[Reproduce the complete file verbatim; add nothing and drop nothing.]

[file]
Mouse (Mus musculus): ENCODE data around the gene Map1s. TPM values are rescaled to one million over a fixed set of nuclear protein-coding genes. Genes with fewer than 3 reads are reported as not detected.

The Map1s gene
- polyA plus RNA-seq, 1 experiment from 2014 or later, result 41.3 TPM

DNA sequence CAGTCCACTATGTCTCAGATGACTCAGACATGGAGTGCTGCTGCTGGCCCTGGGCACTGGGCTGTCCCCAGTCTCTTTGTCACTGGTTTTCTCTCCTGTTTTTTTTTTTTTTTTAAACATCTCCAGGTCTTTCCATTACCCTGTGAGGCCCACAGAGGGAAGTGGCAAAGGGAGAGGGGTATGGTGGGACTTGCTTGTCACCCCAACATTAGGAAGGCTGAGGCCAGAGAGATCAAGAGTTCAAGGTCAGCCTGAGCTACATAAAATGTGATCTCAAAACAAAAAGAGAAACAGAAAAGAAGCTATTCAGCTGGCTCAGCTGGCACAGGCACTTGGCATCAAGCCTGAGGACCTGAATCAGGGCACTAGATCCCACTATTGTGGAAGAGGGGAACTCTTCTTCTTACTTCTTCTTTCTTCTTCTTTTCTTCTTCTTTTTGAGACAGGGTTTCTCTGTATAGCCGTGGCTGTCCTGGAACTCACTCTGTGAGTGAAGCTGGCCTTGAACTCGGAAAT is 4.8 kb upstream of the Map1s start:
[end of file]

Mouse (Mus musculus): ENCODE data around the gene Map1s. TPM values are rescaled to one million over a fixed set of nuclear protein-coding genes. Genes with fewer than 3 reads are reported as not detected.

The Map1s gene
- polyA plus RNA-seq, 1 experiment from 2014 or later, result 41.3 TPM

DNA sequence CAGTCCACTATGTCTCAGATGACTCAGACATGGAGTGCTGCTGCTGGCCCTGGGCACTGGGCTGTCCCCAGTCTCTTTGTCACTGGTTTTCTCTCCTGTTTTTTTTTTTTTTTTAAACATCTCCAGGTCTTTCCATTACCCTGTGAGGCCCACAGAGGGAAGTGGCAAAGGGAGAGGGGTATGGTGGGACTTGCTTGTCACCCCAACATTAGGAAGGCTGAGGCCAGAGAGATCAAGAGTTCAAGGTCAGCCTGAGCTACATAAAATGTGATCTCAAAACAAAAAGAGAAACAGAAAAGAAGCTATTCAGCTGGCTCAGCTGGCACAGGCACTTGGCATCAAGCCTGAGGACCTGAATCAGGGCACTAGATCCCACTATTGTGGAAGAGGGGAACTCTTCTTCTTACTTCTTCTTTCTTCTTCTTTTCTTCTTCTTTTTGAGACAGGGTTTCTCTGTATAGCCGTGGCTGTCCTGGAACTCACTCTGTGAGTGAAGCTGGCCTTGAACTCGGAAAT is 4.8 kb upstream of the Map1s start: